Omegaven saves livers
Many children who have complex intestinal surgery can’t eat normally for a long time. These children are placed on an intravenous method of feeding called parenteral nutrition (PN).
PN provides the necessary nutrition for children until their digestive systems adapt and they can eat on their own. It has revolutionized treatment, but its prolonged use often damages the liver, potentially leading to the need for transplant. And unfortunately, infants are at the greatest risk due to the small size of their livers.
Back in 2001, surgeon Mark Puder, MD, surgical resident Jenna Garza, MD, and pharmacist Kathy Gura, PharmD, decided to conduct studies in mice to see why PN was causing liver disease. They found evidence that the fat used in standard PN solutions, called Intralipid was contributing to liver disease by causing fat to accumulate in the liver.
They then tested Omegaven, an IV fat mixture made from fish oil. Fish oil contains omega-3 fatty acids, which have been shown to prevent fat accumulation and have anti-inflammatory properties.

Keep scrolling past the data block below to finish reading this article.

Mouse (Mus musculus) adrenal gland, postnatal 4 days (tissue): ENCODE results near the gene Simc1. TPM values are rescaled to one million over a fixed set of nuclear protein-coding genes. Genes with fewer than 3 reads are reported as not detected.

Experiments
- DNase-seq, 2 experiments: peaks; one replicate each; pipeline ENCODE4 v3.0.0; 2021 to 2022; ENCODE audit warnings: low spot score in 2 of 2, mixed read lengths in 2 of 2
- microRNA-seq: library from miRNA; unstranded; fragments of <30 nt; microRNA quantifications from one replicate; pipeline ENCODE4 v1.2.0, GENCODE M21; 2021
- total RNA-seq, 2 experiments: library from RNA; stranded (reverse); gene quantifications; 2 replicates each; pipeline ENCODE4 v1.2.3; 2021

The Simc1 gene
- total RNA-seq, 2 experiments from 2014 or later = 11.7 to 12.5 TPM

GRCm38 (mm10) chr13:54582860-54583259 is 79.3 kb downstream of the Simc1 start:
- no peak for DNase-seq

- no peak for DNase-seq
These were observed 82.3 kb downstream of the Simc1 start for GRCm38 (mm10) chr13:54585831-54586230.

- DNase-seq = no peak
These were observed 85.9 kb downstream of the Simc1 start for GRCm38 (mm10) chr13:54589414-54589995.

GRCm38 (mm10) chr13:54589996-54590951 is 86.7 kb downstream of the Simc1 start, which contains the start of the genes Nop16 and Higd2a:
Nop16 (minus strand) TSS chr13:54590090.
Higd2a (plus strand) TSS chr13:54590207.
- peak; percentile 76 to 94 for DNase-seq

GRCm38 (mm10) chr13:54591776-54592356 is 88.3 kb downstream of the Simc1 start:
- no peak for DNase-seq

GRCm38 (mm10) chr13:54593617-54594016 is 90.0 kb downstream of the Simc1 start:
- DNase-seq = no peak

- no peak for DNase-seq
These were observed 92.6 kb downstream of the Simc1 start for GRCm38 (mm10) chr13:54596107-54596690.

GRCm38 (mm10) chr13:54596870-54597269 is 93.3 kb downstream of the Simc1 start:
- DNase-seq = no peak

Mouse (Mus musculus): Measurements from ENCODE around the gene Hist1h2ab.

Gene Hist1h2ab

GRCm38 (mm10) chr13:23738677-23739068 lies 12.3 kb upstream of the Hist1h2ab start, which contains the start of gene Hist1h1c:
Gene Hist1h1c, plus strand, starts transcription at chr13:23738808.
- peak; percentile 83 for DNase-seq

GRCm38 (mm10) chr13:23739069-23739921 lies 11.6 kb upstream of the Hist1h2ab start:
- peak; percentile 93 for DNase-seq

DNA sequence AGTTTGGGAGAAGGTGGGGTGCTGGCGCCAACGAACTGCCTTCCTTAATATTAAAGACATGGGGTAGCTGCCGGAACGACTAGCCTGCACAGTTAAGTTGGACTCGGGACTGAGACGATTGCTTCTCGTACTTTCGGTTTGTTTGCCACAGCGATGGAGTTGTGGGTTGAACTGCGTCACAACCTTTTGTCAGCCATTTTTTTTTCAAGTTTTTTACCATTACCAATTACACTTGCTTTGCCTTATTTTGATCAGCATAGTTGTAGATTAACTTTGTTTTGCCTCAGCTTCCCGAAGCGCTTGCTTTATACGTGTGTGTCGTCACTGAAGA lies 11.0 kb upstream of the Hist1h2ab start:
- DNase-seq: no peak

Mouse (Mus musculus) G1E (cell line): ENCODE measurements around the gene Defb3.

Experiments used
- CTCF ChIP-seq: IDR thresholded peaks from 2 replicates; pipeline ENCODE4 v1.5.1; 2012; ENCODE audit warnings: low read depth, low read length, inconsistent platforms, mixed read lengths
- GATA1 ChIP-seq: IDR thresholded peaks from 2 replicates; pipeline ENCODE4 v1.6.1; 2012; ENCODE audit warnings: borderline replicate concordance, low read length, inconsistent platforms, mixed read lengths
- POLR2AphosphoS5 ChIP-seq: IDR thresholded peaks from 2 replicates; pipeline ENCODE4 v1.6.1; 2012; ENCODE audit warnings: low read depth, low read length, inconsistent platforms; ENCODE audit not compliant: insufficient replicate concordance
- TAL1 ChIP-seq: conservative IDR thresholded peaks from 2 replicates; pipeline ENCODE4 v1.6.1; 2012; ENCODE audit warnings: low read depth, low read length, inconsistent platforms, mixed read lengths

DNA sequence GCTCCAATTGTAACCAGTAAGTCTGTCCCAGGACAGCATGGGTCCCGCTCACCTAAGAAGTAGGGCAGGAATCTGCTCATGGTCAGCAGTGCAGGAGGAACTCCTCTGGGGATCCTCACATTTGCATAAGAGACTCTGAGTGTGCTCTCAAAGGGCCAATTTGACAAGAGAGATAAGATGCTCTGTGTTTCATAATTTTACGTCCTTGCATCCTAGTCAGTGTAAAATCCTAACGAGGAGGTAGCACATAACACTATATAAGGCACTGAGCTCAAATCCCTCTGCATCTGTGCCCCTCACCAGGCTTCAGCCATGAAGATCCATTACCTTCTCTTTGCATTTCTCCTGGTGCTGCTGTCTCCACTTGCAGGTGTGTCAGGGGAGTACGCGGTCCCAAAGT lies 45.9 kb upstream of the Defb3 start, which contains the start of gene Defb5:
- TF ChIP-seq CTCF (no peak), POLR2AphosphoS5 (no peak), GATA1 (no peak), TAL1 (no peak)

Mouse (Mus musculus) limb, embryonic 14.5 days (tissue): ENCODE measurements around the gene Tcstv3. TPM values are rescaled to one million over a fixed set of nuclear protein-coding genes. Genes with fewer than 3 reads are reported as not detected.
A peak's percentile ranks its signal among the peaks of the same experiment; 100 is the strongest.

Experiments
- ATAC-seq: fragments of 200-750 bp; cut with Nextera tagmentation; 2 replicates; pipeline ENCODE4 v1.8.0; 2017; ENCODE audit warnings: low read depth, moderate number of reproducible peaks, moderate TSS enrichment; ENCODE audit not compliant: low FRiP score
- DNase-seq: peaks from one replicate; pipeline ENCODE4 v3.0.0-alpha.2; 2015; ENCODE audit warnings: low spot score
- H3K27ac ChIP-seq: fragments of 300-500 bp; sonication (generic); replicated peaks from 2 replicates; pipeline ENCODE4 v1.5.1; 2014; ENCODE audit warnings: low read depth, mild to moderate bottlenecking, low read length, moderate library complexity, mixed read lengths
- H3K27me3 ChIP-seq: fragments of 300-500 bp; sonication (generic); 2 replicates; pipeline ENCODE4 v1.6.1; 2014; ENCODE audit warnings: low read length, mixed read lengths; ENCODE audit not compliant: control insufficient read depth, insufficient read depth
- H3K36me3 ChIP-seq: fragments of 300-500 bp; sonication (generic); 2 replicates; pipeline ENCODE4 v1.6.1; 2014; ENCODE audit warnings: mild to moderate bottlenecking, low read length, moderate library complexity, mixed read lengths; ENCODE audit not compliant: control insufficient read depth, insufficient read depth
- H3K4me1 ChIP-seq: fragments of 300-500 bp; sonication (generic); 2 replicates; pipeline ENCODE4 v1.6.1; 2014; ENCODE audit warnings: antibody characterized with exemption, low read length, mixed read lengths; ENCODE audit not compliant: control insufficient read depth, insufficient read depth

As they hoped, PN using Omegaven as the fat prevented liver injury in the mice.
Surgeon Rusty Jennings, MD, who directs Children's Advanced Fetal Care Center, had heard of Puder's research and wanted to try Omegaven in one of his patient. Since Omegaven isn't approved for use in the United States, Puder had to receive special permission from the FDA to use Omegaven rather than Intralipid in his PN solution. Within 8 weeks, the baby's liver function improved so much that he was removed from the liver transplant list.
Puder later treated a second child, a premature baby whose bowel had ruptured; he too had complete resolution of liver disease. Now, more than 100 children at Children’s have received Omegaven.
Puder and colleagues are now conducting a formal clinical trial, and have received funding from the March of Dimes aimed at preventing liver disease in PN recipients.
Their work has caused a worldwide shift in treatment.